Apparently some light had gone off (or not gone off) for the air conditioner.  It’s not something that would make the plane unflyable – but they had to call maintenance anyway.  So we sat on the taxi-way for say 15 minutes – at which point they said, maintenance says they have to go in for tests.  So we taxiied to a gate.  30-45 minutes they say.  Then an hour.  Then it turns out the plane failed one of the tests – we all have to get off – they need to get a part and fix the plane.

People with connections are frantic – luckily my flight is direct.  But it seems unclear whether our flight will actually ever take off.  I talk to someone and try to get on another flight – nothing available.  Then they say that our flight will be delayed until 5pm!  And I spend a long day at LaGuardia – trying to stay well hydrated and fueled and hoping that my plane will actually take off and not be cancelled.

It was a stressful day – I couldn’t believe it – everything was lining up beautifully – great weather, my body was in good shape, a good course – and now, I might not make it to the start line?  Unbelievable.  Long story short – my plane finally did take off around 6:30pm.  And arrived in Minneapolis at 8pm CT.  Derek, who had waited at the Minneapolis airport all day, met me and we quickly got on the road.  We pulled into Duluth at 10:30pm – and I went to bed by 11pm (wake up call at 4:30am).

It was a crazy day – but I was and am ever so grateful that it turned out ok in the end.  I slept as much as I could in the car (couldn’t fall asleep on the plane) and became really determined to run a great race if I made it to the start line.  I felt for Derek who was as stressed out as me, if not more so.

The big day approaches

So – my big goal marathon is this Saturday (Grandma’s Marathon in Duluth, MN).

And I’m nervous

and excited

and dreaming of pancakes and french fries and wine (generally things I’ve not let myself enjoy these last few weeks as I prepped for the race)

and I’m bubbling over with excitement, anticipation, etc.

and I’m nervous.

To some extent I dream of the finish line, the really delicious pancakes and bacon that I want to eat afterwards, and the tears of joy that I imagine will pour out of me if I meet my goal of qualifying for Boston.  But there is that jumpy, somewhat superstitious, part of me that says – none of that is guaranteed.  I dreamt of the food I would eat after my last marathon, but then after I fell and smashed my face – I couldn’t even enjoy eating – which was really sad.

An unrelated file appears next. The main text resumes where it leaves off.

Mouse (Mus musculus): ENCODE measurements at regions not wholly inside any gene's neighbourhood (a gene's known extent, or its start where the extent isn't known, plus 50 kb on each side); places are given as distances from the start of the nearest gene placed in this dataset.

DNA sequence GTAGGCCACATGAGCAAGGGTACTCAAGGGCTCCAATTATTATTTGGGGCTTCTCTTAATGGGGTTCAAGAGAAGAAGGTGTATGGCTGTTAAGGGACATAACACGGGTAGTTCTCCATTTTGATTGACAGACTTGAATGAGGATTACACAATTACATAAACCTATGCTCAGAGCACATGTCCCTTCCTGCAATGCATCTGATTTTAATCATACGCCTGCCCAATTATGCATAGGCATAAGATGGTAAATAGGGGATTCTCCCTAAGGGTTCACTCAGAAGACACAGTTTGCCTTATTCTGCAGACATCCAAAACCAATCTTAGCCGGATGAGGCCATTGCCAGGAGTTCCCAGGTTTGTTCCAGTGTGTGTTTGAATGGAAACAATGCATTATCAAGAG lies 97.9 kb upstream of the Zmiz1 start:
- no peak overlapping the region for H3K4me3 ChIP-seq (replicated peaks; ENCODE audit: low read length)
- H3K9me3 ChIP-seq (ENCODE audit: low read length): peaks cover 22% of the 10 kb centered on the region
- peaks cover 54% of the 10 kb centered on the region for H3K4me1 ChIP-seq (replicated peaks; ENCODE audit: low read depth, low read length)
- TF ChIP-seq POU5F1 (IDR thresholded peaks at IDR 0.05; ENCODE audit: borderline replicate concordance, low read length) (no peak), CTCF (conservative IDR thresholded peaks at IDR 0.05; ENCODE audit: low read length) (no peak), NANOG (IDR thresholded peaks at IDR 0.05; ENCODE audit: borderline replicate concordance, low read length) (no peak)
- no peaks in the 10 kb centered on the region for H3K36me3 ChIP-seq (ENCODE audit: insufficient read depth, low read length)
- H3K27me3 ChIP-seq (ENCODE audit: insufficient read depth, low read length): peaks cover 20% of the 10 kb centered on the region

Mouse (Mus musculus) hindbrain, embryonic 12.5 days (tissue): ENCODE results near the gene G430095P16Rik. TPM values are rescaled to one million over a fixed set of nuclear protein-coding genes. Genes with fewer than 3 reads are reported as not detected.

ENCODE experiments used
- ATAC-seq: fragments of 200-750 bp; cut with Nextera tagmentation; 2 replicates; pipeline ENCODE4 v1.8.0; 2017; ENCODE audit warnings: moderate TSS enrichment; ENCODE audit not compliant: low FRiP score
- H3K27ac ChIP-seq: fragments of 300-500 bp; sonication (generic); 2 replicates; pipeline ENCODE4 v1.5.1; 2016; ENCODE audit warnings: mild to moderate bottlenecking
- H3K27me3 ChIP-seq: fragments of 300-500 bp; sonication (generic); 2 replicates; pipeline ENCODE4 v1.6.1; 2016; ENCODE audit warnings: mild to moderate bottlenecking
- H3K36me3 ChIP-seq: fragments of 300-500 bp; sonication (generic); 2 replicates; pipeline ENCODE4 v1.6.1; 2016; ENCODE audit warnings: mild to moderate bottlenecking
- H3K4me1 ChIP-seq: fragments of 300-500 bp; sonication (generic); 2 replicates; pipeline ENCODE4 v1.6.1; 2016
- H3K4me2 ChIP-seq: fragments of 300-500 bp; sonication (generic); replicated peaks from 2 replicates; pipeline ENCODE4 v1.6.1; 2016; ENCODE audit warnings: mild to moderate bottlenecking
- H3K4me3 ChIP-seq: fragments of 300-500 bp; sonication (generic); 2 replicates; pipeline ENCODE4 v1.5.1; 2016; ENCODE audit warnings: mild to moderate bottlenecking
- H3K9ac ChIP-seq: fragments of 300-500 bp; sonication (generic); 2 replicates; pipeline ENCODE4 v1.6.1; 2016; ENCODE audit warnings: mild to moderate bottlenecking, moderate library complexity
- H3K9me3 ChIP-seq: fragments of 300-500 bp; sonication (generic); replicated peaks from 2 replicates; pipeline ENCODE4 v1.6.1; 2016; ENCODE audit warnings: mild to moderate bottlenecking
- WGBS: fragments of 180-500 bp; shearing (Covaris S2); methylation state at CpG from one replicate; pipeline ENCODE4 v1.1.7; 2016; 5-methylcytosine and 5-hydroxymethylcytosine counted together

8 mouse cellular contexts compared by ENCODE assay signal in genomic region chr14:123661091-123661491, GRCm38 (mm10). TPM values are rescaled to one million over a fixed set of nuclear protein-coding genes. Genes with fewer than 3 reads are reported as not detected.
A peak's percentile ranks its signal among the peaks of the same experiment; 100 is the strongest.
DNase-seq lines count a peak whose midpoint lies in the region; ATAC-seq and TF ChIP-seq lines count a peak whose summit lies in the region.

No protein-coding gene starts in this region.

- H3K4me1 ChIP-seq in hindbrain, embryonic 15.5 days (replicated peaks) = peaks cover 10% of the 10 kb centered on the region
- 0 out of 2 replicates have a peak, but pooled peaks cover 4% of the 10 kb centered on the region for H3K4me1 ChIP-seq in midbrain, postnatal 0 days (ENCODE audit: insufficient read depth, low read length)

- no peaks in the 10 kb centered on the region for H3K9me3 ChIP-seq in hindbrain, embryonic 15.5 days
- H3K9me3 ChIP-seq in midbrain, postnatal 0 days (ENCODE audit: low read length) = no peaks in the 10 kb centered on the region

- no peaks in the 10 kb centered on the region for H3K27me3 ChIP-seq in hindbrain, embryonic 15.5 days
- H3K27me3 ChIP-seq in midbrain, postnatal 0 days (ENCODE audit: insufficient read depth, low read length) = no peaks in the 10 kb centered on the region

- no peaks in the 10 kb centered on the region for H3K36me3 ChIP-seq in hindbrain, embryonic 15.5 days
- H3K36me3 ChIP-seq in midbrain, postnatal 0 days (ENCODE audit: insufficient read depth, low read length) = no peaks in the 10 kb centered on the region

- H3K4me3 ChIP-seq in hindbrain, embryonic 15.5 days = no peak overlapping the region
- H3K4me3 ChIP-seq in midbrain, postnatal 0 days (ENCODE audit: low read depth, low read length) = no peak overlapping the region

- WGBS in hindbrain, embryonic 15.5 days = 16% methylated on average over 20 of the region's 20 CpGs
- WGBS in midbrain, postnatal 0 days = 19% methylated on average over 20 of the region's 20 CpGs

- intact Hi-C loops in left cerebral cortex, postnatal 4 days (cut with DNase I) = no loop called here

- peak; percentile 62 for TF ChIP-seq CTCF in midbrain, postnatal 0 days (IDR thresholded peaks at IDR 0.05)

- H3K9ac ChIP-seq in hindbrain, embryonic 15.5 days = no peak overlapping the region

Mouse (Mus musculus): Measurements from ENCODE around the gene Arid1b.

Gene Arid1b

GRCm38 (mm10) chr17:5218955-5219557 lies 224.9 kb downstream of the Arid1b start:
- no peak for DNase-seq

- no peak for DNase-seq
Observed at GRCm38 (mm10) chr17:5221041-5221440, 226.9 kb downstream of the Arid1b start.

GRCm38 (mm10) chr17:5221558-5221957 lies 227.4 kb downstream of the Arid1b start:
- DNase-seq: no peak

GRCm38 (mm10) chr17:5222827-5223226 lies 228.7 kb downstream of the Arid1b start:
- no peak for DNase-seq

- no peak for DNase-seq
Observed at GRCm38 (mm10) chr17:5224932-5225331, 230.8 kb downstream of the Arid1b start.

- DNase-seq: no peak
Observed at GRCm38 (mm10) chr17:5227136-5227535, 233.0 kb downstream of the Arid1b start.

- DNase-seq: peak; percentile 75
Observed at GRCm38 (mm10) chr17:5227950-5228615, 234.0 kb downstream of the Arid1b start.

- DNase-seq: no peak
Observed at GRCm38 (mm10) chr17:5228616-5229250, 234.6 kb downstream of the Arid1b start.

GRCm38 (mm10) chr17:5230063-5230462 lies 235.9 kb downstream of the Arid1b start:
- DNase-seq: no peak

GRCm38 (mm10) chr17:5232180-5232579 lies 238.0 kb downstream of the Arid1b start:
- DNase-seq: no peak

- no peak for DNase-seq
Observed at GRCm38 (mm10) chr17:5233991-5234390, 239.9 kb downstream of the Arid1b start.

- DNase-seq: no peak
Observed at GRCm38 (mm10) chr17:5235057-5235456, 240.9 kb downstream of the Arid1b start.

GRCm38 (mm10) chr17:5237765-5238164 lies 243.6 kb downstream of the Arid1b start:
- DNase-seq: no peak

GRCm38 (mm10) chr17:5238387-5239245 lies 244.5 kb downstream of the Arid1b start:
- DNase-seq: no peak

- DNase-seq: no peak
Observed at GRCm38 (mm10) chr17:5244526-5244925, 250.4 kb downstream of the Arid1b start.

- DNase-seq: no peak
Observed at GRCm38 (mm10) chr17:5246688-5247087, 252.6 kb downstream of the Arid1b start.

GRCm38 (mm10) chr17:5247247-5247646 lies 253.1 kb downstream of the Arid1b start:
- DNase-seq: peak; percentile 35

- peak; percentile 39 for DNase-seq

I know, it’s a fluke, it’s not likely to happen again – but the fact that it did happen makes me cautious about counting on anything or dreaming about it too much – because I don’t want my hopes to be crushed.

But – enough of that – I’m really mostly excited.  And apprehensive, I mean, running 26.2 miles is generally a painful experience and I’ve always been nervous at the start about the pain I’m about to put myself through.

I’ve trained hard – over 800 miles – setting some new goals (biggest miles per week: 60; biggest miles per month:  263 in May) and training at altitude (ok, this was just lucky as we moved to Albuquerque).  My body is in about as good shape as one can ask after a marathon training cycle – I’ve had niggling doubts about my hip/piriformis – but nothing overtly hurts.  Right now – the weather forecast looks pretty good temperature wise – rain and wind are still uncertain – but again, you can’t ask for much better weather as it looks right now.  I’ve worked hard to bring my weight down to racing weight – it’s not where it was last year, but it’s not bad (damn that trip to Vegas).  And I’ve prepared myself as well as I can for the possibilities (delayed flight – had my bib mailed to me; rain – got wool socks, will have aquaphor to help prevent blisters, and some plastic bags).

At this point – it’s in the hands of fate to some extent.  I’ve given it everything I have – lots of long runs in the morning, lots of determination to do my runs while traveling (I am the queen of sandwiching a training schedule around a work and travel schedule).

So – I’m hopeful for a positive, triumphant outcome.  And pancakes, or donuts, or scones, or french fries…

My goals:

1) (Moral victory) Don’t end up in the hospital

2) (Consolation prize) Finish the marathon (upright)

3) (Bronze) Qualify for Boston (need 3:55 or better)

4) (Silver) PR (beat 3:49:53)

4) (Gold) Beat the qualifying time I needed last year (3:45 or better)

5) (Platinum) Ultimate, A goal, what I’ve been training for – finish in 3:40